How much of that is because the Dutchmen who were speaking with Henry Rollins wanted to make Rollins feel like an incredible asshole? How much of it is because native speakers of the Dutch language find the structure and vocabulary of English easier to master than its more colloquial idioms? These Google machine translations invite an answer to that question, although (computers not being people) perhaps not the right one.
At the same time as these translation technologies were emerging into Google's Permanent Public Beta cycle, there was something else going on: a group of researchers had become frustrated with what they saw as the low editorial standards in both scientific journals and in magazines of literary criticism. These researchers produced machine-generated text that was designed not to hang together as a coherent argument or science of any kind, but which had carefully polished for a certain structure, vocabulary, and overall tone. They submitted these bogus articles (essentially a form of textual glossolalia) and then hooted and crowed and shat in their hands and flung the poop of recrimination in the direction of the editors who eventually did publish the material.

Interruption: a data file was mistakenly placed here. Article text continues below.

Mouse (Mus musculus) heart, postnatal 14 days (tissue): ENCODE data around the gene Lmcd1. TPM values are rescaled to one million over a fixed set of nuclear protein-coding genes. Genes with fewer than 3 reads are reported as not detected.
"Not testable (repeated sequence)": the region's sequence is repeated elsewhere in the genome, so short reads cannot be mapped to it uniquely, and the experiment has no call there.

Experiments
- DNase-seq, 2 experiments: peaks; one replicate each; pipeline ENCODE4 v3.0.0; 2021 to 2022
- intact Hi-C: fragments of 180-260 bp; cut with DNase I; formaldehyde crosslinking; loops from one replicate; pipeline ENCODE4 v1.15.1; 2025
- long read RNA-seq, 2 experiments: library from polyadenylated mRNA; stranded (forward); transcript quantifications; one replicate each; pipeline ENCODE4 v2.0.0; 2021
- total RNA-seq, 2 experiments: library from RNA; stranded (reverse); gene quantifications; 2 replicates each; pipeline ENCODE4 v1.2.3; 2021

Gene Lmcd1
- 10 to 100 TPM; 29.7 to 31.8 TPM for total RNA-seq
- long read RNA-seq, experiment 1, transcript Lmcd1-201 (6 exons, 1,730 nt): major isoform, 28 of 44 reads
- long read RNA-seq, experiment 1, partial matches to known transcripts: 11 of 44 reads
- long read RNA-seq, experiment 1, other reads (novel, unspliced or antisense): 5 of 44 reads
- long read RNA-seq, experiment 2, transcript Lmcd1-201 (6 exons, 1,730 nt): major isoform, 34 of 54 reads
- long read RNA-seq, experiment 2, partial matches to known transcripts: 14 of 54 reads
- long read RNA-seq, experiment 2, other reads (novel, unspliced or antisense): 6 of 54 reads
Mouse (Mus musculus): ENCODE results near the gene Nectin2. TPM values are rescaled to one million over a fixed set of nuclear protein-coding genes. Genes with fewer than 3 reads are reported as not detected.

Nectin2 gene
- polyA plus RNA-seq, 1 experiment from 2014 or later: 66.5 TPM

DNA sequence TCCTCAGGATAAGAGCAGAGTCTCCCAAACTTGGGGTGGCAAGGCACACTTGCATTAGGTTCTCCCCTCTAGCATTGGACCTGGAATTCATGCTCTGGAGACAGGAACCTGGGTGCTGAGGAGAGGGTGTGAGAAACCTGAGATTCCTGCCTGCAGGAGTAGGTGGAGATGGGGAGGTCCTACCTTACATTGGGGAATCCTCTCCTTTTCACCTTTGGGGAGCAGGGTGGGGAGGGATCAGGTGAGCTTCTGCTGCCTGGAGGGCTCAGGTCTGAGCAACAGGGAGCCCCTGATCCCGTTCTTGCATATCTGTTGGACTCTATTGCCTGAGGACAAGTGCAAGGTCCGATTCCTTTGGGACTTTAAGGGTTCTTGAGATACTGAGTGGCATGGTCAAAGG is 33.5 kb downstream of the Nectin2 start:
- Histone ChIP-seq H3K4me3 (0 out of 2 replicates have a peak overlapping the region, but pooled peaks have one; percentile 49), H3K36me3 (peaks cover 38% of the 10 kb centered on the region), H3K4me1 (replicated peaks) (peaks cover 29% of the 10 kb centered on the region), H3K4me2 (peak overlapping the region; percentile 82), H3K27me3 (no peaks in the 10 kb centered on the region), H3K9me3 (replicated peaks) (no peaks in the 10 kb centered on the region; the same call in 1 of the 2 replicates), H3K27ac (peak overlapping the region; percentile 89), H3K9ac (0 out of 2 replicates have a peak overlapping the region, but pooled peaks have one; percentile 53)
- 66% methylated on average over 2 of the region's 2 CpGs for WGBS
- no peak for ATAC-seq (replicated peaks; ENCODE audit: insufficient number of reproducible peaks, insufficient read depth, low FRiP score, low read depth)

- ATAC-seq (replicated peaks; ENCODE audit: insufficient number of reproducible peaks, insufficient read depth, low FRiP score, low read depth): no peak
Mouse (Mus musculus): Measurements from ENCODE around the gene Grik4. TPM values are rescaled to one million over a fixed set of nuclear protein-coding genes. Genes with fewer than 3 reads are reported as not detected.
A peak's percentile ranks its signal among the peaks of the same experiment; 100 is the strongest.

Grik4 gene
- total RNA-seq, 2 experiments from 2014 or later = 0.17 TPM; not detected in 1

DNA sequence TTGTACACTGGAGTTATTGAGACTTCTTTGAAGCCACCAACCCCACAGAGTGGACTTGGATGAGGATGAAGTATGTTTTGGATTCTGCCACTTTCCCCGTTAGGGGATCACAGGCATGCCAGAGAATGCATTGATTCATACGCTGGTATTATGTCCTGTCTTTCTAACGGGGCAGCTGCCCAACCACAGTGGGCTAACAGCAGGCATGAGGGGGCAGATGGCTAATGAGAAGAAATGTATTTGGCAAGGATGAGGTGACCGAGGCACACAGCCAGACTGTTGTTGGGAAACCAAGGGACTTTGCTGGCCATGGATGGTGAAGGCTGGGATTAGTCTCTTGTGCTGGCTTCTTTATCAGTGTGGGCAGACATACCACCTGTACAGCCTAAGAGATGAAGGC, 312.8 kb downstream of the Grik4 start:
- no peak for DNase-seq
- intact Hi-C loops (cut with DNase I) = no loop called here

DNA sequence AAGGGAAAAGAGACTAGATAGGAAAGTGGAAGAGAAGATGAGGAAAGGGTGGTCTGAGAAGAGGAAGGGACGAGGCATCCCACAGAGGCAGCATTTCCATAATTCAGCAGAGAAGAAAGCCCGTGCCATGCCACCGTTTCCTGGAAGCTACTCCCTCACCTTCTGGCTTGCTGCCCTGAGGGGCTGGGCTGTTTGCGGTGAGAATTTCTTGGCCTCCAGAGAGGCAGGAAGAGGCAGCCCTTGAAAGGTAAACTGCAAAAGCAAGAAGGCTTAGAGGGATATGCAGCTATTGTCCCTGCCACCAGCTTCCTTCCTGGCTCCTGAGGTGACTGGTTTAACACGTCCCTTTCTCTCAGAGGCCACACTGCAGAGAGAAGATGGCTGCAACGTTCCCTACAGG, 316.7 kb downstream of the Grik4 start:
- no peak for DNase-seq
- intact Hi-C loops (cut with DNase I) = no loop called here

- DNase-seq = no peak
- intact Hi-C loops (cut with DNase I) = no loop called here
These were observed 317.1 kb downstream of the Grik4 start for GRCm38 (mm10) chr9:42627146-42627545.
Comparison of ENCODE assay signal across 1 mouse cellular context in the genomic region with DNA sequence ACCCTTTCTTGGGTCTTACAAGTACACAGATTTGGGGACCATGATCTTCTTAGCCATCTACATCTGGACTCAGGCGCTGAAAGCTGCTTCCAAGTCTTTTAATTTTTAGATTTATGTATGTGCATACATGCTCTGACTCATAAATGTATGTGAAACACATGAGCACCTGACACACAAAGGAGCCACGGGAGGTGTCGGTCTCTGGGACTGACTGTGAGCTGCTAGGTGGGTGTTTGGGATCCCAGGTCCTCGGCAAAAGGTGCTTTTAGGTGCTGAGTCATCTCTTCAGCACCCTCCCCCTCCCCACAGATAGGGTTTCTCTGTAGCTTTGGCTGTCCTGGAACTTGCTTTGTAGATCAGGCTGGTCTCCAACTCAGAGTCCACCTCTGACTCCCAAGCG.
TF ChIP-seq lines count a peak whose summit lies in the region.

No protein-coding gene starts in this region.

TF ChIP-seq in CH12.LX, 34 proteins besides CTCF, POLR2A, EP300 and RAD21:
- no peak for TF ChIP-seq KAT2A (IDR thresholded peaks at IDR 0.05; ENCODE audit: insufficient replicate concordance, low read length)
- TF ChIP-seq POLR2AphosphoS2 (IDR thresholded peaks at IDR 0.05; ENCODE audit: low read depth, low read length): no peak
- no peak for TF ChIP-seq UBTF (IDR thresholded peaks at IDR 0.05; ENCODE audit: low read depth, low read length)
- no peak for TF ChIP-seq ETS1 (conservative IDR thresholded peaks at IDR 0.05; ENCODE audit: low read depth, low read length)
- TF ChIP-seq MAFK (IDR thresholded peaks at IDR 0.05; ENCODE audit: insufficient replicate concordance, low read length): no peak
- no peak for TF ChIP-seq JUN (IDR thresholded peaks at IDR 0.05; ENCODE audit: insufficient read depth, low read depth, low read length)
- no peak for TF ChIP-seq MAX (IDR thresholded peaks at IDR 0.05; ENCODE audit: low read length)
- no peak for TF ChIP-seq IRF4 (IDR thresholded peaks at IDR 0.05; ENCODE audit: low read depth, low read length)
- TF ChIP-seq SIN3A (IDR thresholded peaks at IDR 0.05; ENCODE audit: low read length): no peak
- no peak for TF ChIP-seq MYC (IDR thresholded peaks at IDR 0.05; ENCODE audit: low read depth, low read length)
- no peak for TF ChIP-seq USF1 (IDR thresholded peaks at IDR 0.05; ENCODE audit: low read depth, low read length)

I thought: Here was a case where researchers used machines to make something that sounded credible without having meaning, because they hoped to make a point about humans who are supposed to curate for meaning in deciding whether or not to accept articles for publication. Was anyone talking about whether or not we could use those same techniques to get machines to actually create new meaning?
Meanwhile, Internet memes were circulating which pointed out how good the human brain is at picking out meaning from confusion. Terrible misspellings and manglings of words can happen without obscuring the meaning of a sentence as long as the first letter or two and the last letter or two of the damaged words remain intact.